Retapamulin - How a mushroom fights bacteria

Pleurotus mutilus
(also called Clitopilus scyphoides) is delicate cream-coloured edible ectomycorrhizal gilled mushroom that makes an antibacterial compound quite aptly called pleuromutilin.

Like many other antibiotics, pleuromutilin and its lab-born derivatives carry out bacterial genocide by binding to bacterial ribosomes and inhibiting protein synthesis (which is what ribosomes do). This is accomplished by their binding to a domain of 23S rRNA (ribosomes = protein + rRNA), not bound by any other type of similar-acting antibiotic, and directly preventing the binding of the components (peptidyl transferase and amino acid-carrying tRNAs) binding necessary for the formation of proteins. Their unique site of action means that cross-resistance to other antibiotics is non-existent, making them effective against things like MRSA.

Retapamulin (Altabax, Altargo) is a topical semisynthetic pleuromutilin derivative formulated as an ointment and indicated for the treatment of superficial bacterial skin infections such as impetigo and those resulting from wounds. It works well against Gram-positive bacteria, but not much else. Other pleuromutilins that are out there include tiamulin and valnemulin, which are both used by veterinarians to treat infected pigs.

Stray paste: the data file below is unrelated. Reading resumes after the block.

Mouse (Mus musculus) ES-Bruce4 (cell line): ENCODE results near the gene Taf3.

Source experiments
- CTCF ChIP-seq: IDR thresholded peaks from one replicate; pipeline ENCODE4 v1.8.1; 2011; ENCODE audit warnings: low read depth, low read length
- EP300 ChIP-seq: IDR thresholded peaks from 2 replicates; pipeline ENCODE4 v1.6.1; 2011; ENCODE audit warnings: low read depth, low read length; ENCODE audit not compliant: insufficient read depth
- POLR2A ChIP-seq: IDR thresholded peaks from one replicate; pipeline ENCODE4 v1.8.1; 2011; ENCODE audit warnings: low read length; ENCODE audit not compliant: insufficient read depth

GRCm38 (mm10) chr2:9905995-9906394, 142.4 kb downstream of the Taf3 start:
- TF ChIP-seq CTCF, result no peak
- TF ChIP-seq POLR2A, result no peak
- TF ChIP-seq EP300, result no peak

- Yan K, Madden L, Choudhry AE, Voigt CS, Copeland RA, Gontarek RR. Biochemical characterization of the interactions of the novel pleuromutilin derivative retapamulin with bacterial ribosomes. Antimicrob Agents Chemother. 2006 Nov;50(11):3875-81. Epub 2006 Aug 28.
- Yang LP, Keam SJ. Retapamulin: a review of its use in the management of impetigo and other uncomplicated superficial skin infections. Drugs. 2008;68(6):855-73.

3 chemically inspired comments:

jim` said...

Cool! I know shrooms were good for more than just messing with your head.

Anonymous said...

Shut the fuck up and write a contagious bacterium that expresses psilocybin.

Anonymous said...

Late night, huh?